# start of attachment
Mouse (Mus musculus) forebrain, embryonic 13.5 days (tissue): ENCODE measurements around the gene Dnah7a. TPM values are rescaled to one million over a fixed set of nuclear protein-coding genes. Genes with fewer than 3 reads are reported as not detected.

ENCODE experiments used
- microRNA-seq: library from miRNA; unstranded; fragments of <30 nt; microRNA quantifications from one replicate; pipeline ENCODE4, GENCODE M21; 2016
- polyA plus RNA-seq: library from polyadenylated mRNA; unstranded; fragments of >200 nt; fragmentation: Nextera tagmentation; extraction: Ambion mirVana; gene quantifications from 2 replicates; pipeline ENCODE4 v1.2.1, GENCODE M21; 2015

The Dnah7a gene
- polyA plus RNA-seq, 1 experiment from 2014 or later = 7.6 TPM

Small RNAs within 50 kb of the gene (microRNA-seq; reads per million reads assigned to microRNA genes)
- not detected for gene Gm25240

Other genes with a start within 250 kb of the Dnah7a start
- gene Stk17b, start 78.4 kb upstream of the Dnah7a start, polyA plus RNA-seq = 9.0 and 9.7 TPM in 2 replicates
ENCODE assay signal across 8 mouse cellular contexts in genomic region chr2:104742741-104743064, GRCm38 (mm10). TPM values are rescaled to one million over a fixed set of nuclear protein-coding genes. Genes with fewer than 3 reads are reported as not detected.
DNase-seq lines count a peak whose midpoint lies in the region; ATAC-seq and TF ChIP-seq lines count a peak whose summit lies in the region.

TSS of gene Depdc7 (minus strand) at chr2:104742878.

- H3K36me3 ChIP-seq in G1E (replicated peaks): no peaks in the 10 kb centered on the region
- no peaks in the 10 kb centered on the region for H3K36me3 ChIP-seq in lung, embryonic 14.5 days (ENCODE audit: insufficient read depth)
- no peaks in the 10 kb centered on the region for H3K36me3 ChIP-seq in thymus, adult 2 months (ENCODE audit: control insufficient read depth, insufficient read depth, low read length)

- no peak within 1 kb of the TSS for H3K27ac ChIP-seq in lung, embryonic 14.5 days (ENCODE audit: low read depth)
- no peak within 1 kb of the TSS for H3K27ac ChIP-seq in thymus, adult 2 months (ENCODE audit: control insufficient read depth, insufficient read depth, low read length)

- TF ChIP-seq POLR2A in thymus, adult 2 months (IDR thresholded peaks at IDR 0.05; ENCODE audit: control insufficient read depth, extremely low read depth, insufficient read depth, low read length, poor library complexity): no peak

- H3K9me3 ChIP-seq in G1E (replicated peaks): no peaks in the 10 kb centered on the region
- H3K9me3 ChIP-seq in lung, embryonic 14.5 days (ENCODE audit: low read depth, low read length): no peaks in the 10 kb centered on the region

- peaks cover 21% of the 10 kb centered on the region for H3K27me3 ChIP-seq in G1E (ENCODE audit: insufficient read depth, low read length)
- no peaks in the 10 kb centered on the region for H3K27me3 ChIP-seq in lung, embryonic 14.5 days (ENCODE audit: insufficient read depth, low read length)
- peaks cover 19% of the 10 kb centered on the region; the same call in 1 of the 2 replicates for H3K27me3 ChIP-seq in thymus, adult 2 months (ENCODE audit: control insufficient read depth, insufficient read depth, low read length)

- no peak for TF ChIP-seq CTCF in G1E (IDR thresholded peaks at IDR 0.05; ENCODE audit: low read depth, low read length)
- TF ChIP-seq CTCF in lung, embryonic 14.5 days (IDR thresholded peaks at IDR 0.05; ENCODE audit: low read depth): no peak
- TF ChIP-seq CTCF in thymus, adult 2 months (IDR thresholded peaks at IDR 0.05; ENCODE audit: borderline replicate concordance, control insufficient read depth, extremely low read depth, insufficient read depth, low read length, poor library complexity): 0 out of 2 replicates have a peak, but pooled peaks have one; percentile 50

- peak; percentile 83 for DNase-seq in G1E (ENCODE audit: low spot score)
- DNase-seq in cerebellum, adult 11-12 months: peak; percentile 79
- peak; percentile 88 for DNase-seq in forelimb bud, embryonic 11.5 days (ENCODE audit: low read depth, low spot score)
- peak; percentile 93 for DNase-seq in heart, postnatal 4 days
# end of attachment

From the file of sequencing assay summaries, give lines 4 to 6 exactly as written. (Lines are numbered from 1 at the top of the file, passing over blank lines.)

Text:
- polyA plus RNA-seq: library from polyadenylated mRNA; unstranded; fragments of >200 nt; fragmentation: Nextera tagmentation; extraction: Ambion mirVana; gene quantifications from 2 replicates; pipeline ENCODE4 v1.2.1, GENCODE M21; 2015

The Dnah7a gene
- polyA plus RNA-seq, 1 experiment from 2014 or later = 7.6 TPM